“I can’t point to any article that she or colleagues were doing, and they’ve been doing what they do for years,” he said. “The climate is changing, and since the full-scale Russian invasion of Ukraine, it does seem to be that Russia is tightening, and repression is becoming more severe.
“So it was probably a confluence of factors. And very, very unfortunate timing that she was there at this moment.”
Russia has tightened its laws on foreign agent registrations following the war in Ukraine and high tensions with Washington over the conflict, making it easier to detain those accused of acting under a foreign influence. Even Russian citizens such as Kurmasheva must register under new, broad laws if they are collecting information that could technically be provided to a foreign government.
In the spring, Russian authorities arrested Wall Street Journal reporter Evan Gershkovich, accusing him of collecting state secrets on behalf of the U.S. government, charges his employer and the U.S. vehemently denies.
Gershkovich, who is still being held in pretrial detention, was the first American journalist arrested in Russia since the Cold War.
The Kremlin said it is not watching Kurmasheva’s case and does not arbitrarily detain Americans, according to Russian state-run media outlet TASS.
“There is absolutely no campaign in Russia to persecute U.S. citizens,” said Kremlin spokesperson Dmitry Peskov last month. “There are U.S. citizens who violate the law [and] legal measures are taken against them. There is no other campaign of any kind.”
RFE/RL has had a tumultuous relationship with Russia since opening operations there in 1953, and it shuttered services in March 2022 after Moscow forced a bankruptcy case against the U.S.-funded group for not paying millions in fines. The fines were levied against the media group for failure to market itself as a foreign agent, among other charges RFE/RL has called unfair and tried to fight in court.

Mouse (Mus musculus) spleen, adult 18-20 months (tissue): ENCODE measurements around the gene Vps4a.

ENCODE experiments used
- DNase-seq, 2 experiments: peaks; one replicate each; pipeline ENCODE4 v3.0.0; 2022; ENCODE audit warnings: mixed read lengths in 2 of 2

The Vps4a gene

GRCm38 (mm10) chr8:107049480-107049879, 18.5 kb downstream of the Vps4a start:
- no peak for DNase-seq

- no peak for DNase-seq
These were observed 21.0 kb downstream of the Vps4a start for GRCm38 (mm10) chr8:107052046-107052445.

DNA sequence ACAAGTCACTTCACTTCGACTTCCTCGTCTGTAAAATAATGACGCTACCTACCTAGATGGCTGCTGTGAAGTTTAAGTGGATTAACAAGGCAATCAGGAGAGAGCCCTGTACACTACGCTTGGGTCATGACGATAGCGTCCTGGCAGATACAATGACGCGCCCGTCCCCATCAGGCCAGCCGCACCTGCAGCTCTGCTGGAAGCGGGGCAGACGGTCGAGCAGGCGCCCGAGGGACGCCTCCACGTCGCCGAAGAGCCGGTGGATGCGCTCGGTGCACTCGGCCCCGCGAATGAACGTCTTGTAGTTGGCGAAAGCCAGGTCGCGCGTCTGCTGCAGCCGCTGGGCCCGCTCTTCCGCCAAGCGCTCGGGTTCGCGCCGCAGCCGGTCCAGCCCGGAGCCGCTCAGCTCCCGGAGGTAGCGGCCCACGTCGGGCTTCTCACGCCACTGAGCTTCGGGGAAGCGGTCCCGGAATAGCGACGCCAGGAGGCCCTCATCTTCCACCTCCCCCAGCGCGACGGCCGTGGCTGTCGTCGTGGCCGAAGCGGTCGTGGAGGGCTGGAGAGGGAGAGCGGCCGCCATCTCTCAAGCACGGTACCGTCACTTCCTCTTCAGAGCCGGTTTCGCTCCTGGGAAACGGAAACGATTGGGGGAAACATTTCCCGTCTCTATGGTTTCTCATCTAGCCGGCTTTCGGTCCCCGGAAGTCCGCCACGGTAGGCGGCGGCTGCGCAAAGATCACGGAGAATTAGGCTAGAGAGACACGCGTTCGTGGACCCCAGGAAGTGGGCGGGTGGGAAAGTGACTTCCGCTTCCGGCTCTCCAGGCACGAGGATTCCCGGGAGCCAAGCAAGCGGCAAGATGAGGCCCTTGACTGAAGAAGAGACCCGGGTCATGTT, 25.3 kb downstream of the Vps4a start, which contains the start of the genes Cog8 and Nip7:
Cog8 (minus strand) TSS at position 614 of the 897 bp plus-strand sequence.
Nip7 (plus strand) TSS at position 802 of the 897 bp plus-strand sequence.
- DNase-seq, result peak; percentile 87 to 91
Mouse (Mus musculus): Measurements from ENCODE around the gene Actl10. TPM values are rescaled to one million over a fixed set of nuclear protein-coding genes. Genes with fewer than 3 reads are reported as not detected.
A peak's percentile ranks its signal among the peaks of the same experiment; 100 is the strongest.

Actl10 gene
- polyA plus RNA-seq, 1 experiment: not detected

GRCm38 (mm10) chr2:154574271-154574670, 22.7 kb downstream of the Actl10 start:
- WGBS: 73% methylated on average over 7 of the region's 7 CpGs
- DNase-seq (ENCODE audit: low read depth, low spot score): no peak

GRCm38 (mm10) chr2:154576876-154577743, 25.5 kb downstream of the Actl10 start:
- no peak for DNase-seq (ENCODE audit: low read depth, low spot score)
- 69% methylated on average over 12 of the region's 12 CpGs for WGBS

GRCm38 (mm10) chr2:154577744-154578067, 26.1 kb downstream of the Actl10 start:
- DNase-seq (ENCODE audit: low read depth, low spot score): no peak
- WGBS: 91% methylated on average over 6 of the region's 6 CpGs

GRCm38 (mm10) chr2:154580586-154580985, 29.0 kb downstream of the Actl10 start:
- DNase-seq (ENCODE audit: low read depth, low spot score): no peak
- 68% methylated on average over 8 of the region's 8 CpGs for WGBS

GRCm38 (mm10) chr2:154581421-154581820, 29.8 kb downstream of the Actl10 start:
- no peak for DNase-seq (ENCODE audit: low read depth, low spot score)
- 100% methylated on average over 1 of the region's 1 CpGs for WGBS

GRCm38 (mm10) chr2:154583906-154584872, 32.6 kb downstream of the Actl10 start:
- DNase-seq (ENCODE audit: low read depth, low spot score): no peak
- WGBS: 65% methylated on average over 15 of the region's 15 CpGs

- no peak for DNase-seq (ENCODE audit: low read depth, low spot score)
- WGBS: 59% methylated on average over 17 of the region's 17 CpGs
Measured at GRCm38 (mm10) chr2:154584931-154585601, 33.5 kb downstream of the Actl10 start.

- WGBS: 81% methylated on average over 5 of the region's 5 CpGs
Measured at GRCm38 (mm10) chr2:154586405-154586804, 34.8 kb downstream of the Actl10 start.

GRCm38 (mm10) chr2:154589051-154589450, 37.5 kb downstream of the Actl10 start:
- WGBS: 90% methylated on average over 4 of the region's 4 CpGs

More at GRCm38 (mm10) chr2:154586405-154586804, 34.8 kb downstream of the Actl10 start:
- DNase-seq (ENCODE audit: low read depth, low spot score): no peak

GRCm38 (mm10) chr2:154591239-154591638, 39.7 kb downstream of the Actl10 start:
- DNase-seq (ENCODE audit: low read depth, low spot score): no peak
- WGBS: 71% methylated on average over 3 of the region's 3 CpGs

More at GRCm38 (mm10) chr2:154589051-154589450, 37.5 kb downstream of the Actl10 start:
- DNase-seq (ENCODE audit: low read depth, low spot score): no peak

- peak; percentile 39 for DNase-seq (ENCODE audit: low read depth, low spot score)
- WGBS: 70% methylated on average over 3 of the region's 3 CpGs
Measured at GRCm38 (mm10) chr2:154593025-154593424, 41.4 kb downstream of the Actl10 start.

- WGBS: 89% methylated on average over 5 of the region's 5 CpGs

Russia has labeled more than 30 RFE/RL journalists as foreign agents. And three other RFE/RL journalists have been detained in Russian-allied Belarus and Russian-held Crimea since 2021, according to the media organization.
After the war in Ukraine, Russia also blocked the outlet’s website inside of Russia, although RFE/RL has continued to get its news out to Russian citizens.
Gedmin said since the outbreak of the war in Ukraine and the arrest of Gershkovich, he has warned his journalists not to travel to Russia, along with other countries hostile to the U.S. or to the media — but some employees must balance the risk of detention with seeing family.
“I don’t want any of them to go at all,” he said. “But when you’re in the shoes of someone who has strong family bonds and feels torn about responsibility and perhaps the last chance to see a parent, it’s very, very tough.”
Kurmasheva has a December hearing set on her pretrial detention, and Gedmin hopes his employee can, at the very least, be placed on house arrest.
“She’s a culture reporter. She’s a mother of two kids,” he said. “So I hope that they will come to the sense that she just should come home.”
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Author: Brad Dress